Mr. President, your visit reminds us of this common heritage that we share so proudly together. Your visit reminds us also that we must never take it for granted, that we in the Americas must always remember that we are an American family, and that we must find ways to live together and work together and prosper together as a family. I know that your visit will help us in developing those ways better in the future.

I know that all of our guests would agree with me when I say that as we think of you, we think of you representing, as did Bolivar, not just Venezuela but all of our neighbors to the south. And we know that your visit will help us to develop a more effective policy which will meet the great objectives that Bolivar stood for and that Lincoln stood for and George Washington stood for--the policies of peace and friendship and progress for all peoples.

Finally, I would say this: that all of us come from and were born to this world, our nations, through violent revolution. Now our charge and our task is to provide the means and the method through which those great changes that need to be made in the world, in our own countries and in the world, can be made through peaceful change. This is what you stand for, Mr. President, in your country. It is what we work for in our country and we are proud to work with you toward that great goal.

So, I know all of you would like to rise and raise your glasses to His Excellency, the President of Venezuela, and to the friendship of our two peoples.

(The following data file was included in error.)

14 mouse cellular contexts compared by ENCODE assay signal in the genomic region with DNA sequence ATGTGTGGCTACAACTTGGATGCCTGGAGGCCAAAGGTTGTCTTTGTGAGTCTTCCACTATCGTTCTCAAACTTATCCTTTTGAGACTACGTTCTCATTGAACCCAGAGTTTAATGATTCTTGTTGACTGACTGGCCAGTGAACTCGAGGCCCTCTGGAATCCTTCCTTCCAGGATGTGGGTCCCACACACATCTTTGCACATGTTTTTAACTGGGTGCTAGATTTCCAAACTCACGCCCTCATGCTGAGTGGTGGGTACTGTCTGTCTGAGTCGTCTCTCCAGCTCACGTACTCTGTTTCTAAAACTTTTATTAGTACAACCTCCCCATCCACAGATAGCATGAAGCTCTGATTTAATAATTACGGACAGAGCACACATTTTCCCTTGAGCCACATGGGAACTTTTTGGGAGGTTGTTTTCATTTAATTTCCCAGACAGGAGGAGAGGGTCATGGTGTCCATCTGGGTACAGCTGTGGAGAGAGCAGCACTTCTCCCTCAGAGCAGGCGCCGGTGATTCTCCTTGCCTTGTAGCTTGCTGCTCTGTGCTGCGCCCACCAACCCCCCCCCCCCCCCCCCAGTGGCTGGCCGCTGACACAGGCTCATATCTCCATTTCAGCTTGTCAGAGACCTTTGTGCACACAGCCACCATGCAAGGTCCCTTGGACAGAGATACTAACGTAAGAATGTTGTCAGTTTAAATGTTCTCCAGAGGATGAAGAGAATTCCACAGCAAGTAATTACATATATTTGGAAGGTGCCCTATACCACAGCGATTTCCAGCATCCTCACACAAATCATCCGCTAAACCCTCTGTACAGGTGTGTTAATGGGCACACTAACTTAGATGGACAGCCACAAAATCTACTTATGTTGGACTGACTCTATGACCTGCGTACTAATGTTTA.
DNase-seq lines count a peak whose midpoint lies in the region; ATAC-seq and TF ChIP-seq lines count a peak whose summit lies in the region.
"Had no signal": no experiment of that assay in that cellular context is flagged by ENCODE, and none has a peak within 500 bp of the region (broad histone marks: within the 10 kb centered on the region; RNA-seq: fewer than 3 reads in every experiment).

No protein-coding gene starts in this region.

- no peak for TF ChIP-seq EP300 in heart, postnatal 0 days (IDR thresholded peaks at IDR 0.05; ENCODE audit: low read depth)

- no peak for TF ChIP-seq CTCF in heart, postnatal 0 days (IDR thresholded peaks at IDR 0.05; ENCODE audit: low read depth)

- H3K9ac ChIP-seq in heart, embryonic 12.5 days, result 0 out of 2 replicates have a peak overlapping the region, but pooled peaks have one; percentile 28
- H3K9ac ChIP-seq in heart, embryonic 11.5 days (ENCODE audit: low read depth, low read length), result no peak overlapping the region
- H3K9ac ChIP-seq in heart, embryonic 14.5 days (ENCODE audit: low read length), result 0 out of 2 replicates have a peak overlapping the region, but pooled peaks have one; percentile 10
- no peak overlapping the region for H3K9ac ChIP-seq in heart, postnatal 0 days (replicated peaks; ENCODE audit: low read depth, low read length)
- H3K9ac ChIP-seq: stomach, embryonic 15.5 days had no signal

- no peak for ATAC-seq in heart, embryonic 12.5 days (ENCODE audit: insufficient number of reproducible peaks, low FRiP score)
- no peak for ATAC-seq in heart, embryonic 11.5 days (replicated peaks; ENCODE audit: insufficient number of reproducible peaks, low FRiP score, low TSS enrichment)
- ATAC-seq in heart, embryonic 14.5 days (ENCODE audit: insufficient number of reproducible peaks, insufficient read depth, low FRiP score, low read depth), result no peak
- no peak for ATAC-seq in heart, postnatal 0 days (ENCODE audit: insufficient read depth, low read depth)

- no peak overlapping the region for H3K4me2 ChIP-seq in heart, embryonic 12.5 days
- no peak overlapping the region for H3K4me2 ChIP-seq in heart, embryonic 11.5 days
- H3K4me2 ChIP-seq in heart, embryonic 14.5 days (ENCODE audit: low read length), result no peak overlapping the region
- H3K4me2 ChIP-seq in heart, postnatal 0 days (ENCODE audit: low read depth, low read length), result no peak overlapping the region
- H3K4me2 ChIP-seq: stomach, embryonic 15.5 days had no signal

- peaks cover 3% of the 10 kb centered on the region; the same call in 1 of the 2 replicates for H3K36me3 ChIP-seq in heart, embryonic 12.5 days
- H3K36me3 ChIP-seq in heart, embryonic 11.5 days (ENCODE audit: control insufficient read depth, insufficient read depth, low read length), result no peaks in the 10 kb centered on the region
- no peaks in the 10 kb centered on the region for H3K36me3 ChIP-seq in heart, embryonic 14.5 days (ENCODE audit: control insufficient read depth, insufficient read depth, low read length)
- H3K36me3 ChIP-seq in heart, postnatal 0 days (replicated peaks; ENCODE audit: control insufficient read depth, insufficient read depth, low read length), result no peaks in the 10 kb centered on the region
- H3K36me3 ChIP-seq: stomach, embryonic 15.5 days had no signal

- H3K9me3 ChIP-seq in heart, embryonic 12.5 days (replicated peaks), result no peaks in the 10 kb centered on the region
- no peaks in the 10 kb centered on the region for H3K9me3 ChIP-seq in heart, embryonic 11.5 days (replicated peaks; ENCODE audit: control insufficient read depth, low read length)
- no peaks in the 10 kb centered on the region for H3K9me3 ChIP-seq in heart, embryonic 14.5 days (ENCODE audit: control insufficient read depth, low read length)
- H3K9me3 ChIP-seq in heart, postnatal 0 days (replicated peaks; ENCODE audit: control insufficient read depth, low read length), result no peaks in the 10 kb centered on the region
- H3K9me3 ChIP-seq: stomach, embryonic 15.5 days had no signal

To President Caldera.

Note: The President spoke at 10:02 p.m. at a dinner in the State Dining Room at the White House.
See also Item 171.

President Rafael Caldera responded in English as follows:

Mr. President, Mrs. Nixon:

I should speak in Spanish, it is my language. More or less I have tried to manage it. But I think that we are living in a democracy and I see that here the majority speaks English, and I am going to try to do the same.

In my country there is a popular word. Probably it comes from the French language: monsieur. We call it down there musiu, that one who speaks Spanish with a foreign accent and in not a very correct way. So, I dare to say a few words in English, musiu.

I try to give with this an evidence of courage because after having heard so famous an orator and master of the English language as President Nixon, you must realize how much courage is necessary to try to talk in English.

But I want to say that we are very happy, my wife and I and all the members of my party here, because we have been so kindly received as we were so kindly invited. And for us, this is really a very important item.

I am the chief of state of a small country. We know how modest it is, but we know, too, that in a new world great nations and smaller nations have a role. I know, too, that we belong to a family of nations, Latin America, that considered as a whole represents something for mankind and especially for this hemisphere.

I am coming as a messenger of good will. My country is a peace-loving country. We have had trouble, as everybody in the present world. But a large majority of people--Governor Rockefeller knows them--these fine people, they want to work, to live in peace, and to prosper. They love their country and they are anxious to do the best possible to achieve a development program and to be fully incorporated in the process of civilization.

Today, here, we have been received as friends and we are not going to forget this, Mr. President. Your kind words have been very, very meaningful. You have remembered the name of Bollvat. And, really, when General Lafayette, by commitment of George Washington Custis, in the name of the Washington family, sent in 1825 to Bolivar a miniature, a medallion of Washington, which copy I had the privilege to present to you as a souvenir of my visit, [he] told to him, among the existing men and maybe among the men in history, "I cannot find anyone else to whom General Washington would be so happy to deliver it." I think that means a lot, and it is a sign of perpetual friendship between your great nation and my dear country.